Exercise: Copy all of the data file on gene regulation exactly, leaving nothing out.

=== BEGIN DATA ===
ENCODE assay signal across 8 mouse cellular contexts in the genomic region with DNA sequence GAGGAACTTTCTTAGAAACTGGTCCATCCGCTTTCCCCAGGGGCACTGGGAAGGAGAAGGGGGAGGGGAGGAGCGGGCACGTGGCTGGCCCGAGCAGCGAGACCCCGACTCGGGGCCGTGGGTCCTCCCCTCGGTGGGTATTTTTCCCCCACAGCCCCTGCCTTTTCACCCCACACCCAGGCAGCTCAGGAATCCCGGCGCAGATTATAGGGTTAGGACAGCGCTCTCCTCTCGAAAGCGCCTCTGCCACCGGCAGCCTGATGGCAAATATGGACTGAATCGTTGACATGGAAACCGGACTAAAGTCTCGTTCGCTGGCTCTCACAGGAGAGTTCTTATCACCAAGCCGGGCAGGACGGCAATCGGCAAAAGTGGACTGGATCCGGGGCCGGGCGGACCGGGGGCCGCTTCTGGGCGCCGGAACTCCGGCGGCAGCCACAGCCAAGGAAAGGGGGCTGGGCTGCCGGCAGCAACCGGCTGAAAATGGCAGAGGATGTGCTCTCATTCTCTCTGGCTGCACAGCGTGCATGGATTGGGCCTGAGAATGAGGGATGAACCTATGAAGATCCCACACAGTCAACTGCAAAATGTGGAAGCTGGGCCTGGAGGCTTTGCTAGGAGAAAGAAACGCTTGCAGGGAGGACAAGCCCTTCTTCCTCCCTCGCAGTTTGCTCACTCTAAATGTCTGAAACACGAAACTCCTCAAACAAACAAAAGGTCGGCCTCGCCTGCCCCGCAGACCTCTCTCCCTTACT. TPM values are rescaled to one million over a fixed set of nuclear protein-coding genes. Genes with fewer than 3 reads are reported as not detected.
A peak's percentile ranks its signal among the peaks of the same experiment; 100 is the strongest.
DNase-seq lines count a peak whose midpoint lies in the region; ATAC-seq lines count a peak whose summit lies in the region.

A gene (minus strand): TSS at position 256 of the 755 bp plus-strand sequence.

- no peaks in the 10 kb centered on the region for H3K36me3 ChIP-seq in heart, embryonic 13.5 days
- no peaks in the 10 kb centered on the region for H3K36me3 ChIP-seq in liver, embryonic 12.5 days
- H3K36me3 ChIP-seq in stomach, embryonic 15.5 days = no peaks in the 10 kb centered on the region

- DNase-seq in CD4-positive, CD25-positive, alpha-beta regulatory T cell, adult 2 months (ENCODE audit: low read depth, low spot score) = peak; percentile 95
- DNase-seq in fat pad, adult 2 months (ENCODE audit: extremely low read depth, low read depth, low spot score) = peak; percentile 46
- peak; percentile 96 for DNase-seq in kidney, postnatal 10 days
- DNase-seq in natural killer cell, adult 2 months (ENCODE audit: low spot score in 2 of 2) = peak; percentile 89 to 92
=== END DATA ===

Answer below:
ENCODE assay signal across 8 mouse cellular contexts in the genomic region with DNA sequence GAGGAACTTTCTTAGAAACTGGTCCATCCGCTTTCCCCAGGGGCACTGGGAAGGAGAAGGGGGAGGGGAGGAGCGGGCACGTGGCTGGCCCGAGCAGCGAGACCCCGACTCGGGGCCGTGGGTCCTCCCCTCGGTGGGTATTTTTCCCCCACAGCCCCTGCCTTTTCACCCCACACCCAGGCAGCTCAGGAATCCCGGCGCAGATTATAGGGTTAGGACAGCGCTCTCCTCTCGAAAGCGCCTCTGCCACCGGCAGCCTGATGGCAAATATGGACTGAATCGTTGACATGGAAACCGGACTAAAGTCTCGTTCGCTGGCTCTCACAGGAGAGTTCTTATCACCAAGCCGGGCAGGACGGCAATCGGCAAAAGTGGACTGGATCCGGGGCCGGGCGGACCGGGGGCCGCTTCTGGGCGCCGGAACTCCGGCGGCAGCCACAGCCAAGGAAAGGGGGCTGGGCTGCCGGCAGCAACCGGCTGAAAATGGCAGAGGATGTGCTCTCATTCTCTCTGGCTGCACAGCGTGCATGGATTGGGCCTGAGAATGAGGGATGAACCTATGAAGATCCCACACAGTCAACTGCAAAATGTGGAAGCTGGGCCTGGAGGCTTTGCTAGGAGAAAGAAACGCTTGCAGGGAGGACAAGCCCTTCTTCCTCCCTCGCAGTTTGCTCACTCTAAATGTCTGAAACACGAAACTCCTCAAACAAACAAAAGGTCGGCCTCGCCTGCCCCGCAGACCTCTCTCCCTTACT. TPM values are rescaled to one million over a fixed set of nuclear protein-coding genes. Genes with fewer than 3 reads are reported as not detected.
A peak's percentile ranks its signal among the peaks of the same experiment; 100 is the strongest.
DNase-seq lines count a peak whose midpoint lies in the region; ATAC-seq lines count a peak whose summit lies in the region.

A gene (minus strand): TSS at position 256 of the 755 bp plus-strand sequence.

- no peaks in the 10 kb centered on the region for H3K36me3 ChIP-seq in heart, embryonic 13.5 days
- no peaks in the 10 kb centered on the region for H3K36me3 ChIP-seq in liver, embryonic 12.5 days
- H3K36me3 ChIP-seq in stomach, embryonic 15.5 days = no peaks in the 10 kb centered on the region

- DNase-seq in CD4-positive, CD25-positive, alpha-beta regulatory T cell, adult 2 months (ENCODE audit: low read depth, low spot score) = peak; percentile 95
- DNase-seq in fat pad, adult 2 months (ENCODE audit: extremely low read depth, low read depth, low spot score) = peak; percentile 46
- peak; percentile 96 for DNase-seq in kidney, postnatal 10 days
- DNase-seq in natural killer cell, adult 2 months (ENCODE audit: low spot score in 2 of 2) = peak; percentile 89 to 92